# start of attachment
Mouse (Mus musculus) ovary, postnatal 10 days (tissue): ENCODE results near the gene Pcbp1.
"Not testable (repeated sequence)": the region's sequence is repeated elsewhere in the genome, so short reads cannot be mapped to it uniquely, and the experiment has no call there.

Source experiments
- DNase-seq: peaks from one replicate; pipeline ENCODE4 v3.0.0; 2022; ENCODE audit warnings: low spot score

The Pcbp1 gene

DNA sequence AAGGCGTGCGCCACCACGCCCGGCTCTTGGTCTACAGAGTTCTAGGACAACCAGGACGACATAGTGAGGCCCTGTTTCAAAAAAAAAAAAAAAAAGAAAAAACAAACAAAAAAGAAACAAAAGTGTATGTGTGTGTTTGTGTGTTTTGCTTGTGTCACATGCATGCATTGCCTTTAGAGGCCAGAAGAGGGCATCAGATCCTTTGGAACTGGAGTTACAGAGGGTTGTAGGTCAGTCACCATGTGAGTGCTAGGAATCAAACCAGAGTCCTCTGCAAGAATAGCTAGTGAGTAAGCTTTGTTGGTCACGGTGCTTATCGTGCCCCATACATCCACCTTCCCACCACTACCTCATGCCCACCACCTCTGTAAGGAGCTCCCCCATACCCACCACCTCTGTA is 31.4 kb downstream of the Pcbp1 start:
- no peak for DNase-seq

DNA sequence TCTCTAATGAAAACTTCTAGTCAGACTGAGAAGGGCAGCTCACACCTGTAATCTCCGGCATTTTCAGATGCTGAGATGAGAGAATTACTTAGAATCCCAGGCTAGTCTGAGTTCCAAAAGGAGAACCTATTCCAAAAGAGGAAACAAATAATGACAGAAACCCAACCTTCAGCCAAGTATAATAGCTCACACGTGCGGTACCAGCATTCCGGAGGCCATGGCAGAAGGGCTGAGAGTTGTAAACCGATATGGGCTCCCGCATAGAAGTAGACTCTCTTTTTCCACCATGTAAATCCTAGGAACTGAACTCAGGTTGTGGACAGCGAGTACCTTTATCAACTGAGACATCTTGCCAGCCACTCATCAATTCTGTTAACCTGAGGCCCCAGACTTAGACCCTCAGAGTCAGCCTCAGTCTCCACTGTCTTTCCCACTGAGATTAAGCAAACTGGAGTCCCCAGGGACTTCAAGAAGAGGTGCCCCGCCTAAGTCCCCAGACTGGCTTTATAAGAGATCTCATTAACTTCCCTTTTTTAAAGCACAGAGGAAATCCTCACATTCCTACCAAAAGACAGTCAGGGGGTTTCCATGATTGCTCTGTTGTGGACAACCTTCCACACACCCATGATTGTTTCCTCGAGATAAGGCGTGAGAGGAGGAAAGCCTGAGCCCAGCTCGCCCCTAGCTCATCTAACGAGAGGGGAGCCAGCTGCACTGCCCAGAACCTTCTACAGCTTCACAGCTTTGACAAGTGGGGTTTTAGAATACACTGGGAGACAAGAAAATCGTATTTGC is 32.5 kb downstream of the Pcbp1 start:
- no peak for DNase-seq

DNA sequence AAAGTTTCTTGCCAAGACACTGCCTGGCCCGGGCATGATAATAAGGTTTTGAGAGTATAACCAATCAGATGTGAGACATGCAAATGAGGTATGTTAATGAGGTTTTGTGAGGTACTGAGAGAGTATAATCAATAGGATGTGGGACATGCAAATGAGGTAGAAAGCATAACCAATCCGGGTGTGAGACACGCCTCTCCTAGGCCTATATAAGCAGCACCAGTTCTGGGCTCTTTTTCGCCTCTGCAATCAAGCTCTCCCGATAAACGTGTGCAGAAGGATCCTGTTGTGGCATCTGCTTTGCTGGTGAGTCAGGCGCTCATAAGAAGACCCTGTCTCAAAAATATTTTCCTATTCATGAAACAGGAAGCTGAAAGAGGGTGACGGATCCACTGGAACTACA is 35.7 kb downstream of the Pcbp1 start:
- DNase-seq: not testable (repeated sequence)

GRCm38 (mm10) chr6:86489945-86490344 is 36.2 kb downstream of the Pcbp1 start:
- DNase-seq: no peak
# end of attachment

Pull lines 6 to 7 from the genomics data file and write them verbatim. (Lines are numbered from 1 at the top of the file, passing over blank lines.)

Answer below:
DNA sequence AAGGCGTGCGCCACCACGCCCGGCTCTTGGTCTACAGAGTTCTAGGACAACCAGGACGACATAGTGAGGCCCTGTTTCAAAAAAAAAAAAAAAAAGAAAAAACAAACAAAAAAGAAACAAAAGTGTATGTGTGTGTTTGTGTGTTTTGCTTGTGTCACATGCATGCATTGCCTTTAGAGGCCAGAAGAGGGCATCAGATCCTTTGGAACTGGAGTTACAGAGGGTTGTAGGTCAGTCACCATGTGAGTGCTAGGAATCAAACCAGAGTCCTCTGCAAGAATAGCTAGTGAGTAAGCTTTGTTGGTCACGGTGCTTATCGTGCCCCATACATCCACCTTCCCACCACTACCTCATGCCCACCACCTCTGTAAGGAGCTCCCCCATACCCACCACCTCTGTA is 31.4 kb downstream of the Pcbp1 start:
- no peak for DNase-seq